Premier John Horgan began a June 3 media conference with a statement about racism and the “blemishes” on B.C.’s history.
But he failed to mention Japanese Canadians or the central role of the B.C. government in uprooting, incarcerating and exiling 22,000 Japanese Canadians between 1941 and 1949, stripping them of their homes, possessions and businesses.
Canadians have already deemed this episode, initiated and carried out by the province together with the federal government, one of the most blatant examples of state-initiated racism in our history.
Horgan’s omission is puzzling when his government is currently in reparation discussions with the National Association of Japanese Canadians (NAJC) based on a brief (partially funded by the B.C. government) submitted last November. Those recommendations included the creation of an independent body to combat racism.
British Columbian governments and officials played a major role in the incarceration and dispossession of Japanese Canadians and in other racist actions over the years, including passing 170 anti-Asian laws from 1895-1950 that seriously impacted the Japanese Canadian community.
In 1942, B.C. premier John Hart, along with his attorney general Royal Maitland, a notorious racist who deemed Japanese Canadians “a menace to Canada,” were among the first to go to Ottawa to demand that Japanese Canadians be removed from their homes and forcibly relocated.
Provincial minister George S. Pearson was sent to Ottawa in January 1942 to demand Japanese Canadians be uprooted. Many in the federal government didn’t buy the government’s claims that Japanese Canadian were spies, but the B.C. delegation persisted and ultimately succeeded.
B.C. opposition leader Harold Winch and Hart together called MP Ian Mackenzie, a well-known racist, in February, 1942, to demand that all Japanese Canadians be detained. This despite the fact that the army and RCMP did not believe that Japanese Canadians were a security risk.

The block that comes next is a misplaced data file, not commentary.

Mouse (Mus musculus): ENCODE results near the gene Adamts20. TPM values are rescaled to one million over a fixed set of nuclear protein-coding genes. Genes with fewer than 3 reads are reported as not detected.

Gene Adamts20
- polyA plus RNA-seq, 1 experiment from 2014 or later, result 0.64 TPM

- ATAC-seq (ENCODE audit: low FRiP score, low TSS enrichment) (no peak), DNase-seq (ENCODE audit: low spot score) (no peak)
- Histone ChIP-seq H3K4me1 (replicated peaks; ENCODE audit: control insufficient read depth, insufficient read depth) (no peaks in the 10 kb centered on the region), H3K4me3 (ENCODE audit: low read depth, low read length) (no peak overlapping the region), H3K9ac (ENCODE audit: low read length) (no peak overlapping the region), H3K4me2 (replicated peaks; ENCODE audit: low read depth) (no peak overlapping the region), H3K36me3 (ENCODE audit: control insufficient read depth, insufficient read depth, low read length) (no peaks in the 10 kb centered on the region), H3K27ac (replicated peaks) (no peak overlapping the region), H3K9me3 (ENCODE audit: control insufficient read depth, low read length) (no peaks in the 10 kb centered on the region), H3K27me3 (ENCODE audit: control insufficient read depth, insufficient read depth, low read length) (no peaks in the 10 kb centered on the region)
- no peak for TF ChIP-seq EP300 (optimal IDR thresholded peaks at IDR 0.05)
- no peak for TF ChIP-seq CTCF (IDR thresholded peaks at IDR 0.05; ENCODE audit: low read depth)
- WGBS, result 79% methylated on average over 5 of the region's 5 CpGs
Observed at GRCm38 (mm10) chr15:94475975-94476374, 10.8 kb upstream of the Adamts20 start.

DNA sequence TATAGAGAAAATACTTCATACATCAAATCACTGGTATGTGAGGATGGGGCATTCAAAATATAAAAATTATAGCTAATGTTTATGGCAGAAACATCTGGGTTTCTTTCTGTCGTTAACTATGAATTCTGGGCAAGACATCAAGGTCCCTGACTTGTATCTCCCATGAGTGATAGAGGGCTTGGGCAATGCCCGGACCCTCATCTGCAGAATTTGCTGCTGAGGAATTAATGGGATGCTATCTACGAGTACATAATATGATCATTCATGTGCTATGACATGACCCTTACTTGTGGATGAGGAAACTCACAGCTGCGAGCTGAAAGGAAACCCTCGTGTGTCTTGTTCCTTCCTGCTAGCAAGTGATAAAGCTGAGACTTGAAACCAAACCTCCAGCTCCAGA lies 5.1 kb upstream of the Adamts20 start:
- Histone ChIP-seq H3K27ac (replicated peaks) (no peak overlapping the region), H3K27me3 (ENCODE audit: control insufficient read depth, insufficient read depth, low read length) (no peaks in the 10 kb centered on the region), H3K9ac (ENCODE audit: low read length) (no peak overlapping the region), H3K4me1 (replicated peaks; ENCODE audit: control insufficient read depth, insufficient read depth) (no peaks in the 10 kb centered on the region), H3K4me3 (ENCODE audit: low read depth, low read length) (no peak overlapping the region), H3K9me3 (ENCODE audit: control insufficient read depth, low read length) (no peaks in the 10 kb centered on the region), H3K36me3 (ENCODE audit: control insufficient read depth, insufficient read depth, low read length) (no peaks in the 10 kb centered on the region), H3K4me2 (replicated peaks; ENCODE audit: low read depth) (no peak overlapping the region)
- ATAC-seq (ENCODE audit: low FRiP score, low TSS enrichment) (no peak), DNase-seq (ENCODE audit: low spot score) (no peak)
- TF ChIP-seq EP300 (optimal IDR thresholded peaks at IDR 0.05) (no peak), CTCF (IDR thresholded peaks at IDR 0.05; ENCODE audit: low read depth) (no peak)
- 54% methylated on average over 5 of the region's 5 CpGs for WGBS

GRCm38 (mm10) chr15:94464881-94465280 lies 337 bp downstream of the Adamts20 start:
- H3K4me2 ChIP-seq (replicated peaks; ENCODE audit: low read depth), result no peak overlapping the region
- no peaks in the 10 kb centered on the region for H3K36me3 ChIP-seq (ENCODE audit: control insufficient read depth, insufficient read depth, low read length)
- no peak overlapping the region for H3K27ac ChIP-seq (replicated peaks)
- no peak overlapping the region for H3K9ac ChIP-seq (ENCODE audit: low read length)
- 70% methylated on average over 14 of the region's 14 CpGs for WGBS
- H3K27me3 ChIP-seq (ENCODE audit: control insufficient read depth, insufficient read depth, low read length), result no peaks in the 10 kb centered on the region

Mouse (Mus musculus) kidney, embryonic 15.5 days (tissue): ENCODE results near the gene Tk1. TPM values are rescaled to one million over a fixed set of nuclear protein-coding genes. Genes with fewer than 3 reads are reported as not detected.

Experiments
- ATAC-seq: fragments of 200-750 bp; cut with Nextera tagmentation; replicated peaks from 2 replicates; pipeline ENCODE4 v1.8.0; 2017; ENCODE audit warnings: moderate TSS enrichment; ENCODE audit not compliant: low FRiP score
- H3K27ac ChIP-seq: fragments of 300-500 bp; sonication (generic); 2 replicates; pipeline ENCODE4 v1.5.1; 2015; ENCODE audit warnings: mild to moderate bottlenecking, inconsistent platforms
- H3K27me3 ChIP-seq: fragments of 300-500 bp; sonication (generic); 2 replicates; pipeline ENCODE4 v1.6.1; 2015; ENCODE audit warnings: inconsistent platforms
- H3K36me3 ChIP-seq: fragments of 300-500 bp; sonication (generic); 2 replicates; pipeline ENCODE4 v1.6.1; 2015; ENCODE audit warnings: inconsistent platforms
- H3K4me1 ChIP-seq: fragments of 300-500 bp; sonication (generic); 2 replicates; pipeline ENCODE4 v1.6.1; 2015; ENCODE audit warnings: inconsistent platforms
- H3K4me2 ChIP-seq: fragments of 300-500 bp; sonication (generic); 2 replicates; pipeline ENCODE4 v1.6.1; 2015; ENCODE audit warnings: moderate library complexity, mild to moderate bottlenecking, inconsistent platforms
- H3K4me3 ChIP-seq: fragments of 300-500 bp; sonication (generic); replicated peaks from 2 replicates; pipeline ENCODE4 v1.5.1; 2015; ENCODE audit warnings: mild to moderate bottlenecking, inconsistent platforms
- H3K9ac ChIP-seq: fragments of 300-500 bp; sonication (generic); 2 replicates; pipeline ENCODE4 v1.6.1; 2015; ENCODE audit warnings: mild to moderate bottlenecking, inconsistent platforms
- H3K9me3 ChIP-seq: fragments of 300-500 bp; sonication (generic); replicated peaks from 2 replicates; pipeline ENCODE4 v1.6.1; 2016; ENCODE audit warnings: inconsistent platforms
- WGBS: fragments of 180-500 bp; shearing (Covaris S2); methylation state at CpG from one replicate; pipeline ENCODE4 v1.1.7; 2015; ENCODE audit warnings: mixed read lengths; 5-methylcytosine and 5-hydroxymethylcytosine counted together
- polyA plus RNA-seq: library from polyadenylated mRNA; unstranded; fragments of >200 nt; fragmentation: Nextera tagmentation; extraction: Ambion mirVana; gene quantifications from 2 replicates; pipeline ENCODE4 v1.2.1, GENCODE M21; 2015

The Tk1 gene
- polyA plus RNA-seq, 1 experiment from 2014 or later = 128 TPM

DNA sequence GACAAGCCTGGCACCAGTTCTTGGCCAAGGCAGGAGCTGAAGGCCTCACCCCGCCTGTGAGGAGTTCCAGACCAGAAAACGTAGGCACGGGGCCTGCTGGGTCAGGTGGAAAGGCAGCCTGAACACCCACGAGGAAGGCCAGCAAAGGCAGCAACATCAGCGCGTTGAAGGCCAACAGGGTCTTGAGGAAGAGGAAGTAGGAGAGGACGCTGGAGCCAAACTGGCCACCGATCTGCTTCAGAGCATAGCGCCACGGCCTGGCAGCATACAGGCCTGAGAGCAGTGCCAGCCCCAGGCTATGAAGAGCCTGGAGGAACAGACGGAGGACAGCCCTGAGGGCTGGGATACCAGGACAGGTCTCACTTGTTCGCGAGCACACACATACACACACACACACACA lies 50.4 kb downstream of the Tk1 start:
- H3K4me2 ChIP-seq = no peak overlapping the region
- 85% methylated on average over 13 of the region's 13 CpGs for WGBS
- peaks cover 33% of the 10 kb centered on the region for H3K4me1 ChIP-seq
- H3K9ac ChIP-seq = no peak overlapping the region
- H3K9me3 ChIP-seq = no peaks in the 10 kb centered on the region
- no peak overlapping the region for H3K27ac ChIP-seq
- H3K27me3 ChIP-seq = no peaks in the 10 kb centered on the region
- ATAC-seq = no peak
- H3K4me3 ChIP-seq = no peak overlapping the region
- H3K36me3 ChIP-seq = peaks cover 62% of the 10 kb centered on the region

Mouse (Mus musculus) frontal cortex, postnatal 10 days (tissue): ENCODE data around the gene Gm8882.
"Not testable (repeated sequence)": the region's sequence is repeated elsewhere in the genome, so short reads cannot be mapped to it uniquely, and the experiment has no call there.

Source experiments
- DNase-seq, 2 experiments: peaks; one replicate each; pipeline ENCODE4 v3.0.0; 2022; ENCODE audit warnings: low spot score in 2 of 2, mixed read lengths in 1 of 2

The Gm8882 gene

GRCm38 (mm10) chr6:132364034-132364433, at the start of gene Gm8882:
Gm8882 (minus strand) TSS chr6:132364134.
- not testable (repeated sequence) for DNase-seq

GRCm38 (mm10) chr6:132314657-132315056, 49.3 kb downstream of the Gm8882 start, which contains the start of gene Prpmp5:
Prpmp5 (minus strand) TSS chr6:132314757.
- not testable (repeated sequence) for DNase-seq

The B.C. government appointed Winch, Pearson and Maitland to the advisory committee to the B.C. Security Commission that supervised the uprooting of Japanese Canadians and ordered the provincial police to round up the community and to patrol the incarceration camps throughout the province. They separated men from their wives, splitting up families, refused to pay for the education of Japanese Canadian children in the camps and caused trauma that echoes across generations. They also enabled the mass dispossession of all property of Japanese Canadians without compensation.
After the war, BC legislators demanded that Japanese Canadians be sent to Japan, a country most had never seen, or be dispersed across the country. Today, 60 per cent of the community resides outside the province. BC premier Byron Johnson refused to allow Japanese Canadians to return to the coast until April 1949.
We hope Horgan’s omission, which has deeply offended Japanese Canadians, does not indicate that he doesn’t take their concerns seriously.
Horgan and his government have an opportunity to acknowledge and set right this historical blight. We look forward to the government arriving at an agreement with the National Association of Japanese Canadians that appropriately addresses this historic wrong.
As demonstrations against racism sweep much of the world, the tide of history will be on the side of governments that act to rectify and address their racist past.
Maryka Omatsu is a judge, national advisor to the National Association of Japanese Canadians and a member of the association’s 1988 redress negotiation team that won a settlement with the federal government. John Price is a professor emeritus at the University of Victoria and the author of Orienting Canada: Race, Empire and the Transpacific.